Experimental evidence indicates that fetal exposure to xenobiotics with the potential to interfere with the endogenous steroid hormone regulation of fetal development may reduce birth weight. However, epidemiological studies are limited. The aim of the study was to investigate whether potential occupational exposure to endocrine disrupting chemicals (EDC) of the mother during pregnancy is associated with preterm birth and low birth weight.
Pregnant women referred to an Occupational Health Clinic (OHC) in two Danish regions (Copenhagen or Aarhus) between 1984 and 2010, suspected of being exposed to occupational reproductive hazards were included in the study. A job exposure matrix enabled estimation of potential occupational exposure to EDC on the basis of job title. Births by women potentially exposed to EDC (n = 582) were compared to births by women referred to an OHC on the suspicion of other exposures than EDC (n = 620), and to a sample of births by all occupationally active women in the same geographical regions (n = 346,544), including 1,077 births of the referred women’s non-referred pregnancies.
No indications of reduced birth weight or increased risk of preterm birth were found among women potentially exposed to EDC. Women potentially exposed to EDC had children with a higher birth weight compared to the sample of occupationally active women but not compared to other women referred to an OHC.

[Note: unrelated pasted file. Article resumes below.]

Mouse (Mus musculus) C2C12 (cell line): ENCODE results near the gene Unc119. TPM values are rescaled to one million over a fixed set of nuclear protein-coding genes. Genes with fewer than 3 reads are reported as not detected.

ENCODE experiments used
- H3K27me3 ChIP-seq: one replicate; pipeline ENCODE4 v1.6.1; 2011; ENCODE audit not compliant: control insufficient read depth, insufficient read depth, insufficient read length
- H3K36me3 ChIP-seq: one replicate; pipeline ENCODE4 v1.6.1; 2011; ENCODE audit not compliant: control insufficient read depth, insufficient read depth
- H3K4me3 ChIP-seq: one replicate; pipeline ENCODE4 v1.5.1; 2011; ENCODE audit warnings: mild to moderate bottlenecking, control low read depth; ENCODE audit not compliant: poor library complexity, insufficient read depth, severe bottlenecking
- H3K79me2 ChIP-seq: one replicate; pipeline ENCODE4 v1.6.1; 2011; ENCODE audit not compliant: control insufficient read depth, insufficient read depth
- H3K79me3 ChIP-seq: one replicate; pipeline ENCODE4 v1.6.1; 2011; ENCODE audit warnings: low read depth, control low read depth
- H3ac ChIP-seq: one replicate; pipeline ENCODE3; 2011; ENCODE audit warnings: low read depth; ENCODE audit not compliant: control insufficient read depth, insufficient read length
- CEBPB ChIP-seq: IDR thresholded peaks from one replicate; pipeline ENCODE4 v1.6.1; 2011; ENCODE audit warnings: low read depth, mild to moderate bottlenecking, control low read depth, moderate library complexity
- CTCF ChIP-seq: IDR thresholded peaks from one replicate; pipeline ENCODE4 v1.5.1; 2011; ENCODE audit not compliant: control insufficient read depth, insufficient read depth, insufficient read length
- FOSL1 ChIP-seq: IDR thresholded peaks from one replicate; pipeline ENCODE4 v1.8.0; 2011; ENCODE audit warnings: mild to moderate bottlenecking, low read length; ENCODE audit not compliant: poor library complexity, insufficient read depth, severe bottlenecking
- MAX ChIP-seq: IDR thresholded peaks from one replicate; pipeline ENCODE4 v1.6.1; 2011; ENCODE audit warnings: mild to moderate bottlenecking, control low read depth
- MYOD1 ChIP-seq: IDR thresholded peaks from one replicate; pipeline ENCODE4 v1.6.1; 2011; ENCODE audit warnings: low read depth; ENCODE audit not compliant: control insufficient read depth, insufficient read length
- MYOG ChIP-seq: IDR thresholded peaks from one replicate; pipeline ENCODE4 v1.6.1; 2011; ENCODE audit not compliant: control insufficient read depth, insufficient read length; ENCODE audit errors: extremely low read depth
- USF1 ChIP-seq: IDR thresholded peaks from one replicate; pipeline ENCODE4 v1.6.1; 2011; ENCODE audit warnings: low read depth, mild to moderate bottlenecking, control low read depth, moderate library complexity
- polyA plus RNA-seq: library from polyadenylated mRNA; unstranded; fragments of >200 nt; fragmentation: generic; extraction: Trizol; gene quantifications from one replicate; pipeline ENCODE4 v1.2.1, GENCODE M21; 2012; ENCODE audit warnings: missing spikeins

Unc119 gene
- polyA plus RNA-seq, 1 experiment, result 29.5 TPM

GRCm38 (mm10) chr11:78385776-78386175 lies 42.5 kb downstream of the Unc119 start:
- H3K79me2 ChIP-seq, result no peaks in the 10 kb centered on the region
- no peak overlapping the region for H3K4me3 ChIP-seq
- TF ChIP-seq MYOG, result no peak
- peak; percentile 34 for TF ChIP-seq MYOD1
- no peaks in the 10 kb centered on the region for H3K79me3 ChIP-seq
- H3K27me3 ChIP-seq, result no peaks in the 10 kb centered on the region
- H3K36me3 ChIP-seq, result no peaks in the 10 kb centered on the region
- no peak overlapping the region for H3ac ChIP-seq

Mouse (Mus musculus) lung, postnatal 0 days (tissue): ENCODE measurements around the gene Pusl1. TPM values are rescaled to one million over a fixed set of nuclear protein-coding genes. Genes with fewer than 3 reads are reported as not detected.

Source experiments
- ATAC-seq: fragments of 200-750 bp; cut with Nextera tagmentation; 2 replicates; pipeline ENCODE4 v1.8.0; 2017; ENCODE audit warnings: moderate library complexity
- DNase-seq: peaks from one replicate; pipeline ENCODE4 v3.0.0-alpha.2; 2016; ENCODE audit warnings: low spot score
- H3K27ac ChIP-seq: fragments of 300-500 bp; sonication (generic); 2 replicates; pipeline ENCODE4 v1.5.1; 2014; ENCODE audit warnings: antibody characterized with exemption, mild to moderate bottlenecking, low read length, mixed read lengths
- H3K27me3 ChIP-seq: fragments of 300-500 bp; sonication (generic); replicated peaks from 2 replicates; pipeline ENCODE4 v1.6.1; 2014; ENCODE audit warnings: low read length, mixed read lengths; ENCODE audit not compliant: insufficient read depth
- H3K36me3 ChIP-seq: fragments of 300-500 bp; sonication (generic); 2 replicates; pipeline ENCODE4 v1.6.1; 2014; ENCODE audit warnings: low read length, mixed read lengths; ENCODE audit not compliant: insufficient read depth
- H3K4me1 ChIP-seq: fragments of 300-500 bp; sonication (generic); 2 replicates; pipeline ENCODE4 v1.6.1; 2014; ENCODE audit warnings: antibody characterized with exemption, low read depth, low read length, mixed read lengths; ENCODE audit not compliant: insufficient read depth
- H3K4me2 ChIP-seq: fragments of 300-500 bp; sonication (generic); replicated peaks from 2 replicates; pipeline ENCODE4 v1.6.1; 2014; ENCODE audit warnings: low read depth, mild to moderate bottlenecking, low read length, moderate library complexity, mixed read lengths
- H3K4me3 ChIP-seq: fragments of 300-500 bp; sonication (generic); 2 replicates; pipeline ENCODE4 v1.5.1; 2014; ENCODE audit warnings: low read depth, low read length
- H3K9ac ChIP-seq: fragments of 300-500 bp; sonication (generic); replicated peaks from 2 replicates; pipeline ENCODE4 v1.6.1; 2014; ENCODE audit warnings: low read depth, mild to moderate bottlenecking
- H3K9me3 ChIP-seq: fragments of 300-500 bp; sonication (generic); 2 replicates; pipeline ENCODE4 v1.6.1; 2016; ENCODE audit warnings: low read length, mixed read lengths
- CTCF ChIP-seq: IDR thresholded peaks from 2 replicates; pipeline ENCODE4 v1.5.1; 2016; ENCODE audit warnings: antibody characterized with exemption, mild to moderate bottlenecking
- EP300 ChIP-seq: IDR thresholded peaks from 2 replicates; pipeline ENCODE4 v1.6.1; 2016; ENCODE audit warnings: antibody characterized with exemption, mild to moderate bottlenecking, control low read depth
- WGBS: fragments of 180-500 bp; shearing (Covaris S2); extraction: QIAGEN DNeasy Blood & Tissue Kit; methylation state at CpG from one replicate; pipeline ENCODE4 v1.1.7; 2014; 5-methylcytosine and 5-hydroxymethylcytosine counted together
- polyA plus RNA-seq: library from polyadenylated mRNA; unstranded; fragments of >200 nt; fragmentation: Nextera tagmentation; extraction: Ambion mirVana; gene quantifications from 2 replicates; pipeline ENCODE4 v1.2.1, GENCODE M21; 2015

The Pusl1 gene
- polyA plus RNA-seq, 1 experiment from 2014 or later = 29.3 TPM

Potential maternal exposure to EDC at Danish workplaces is not related to low birth weight or preterm birth among women referred to occupational counselling. Occupational exposures might be too weak on the average to cause these adverse effects or counselling at the OHCs is effective in preventing them.
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- Potential exposure to endocrine disrupting chemicals and selected adverse pregnancy outcomes: a follow-up study of pregnant women referred for occupational counselling
Pernille Søgaard Thygesen
Lisbeth E. Knudsen
Jens Peter Bonde
- BioMed Central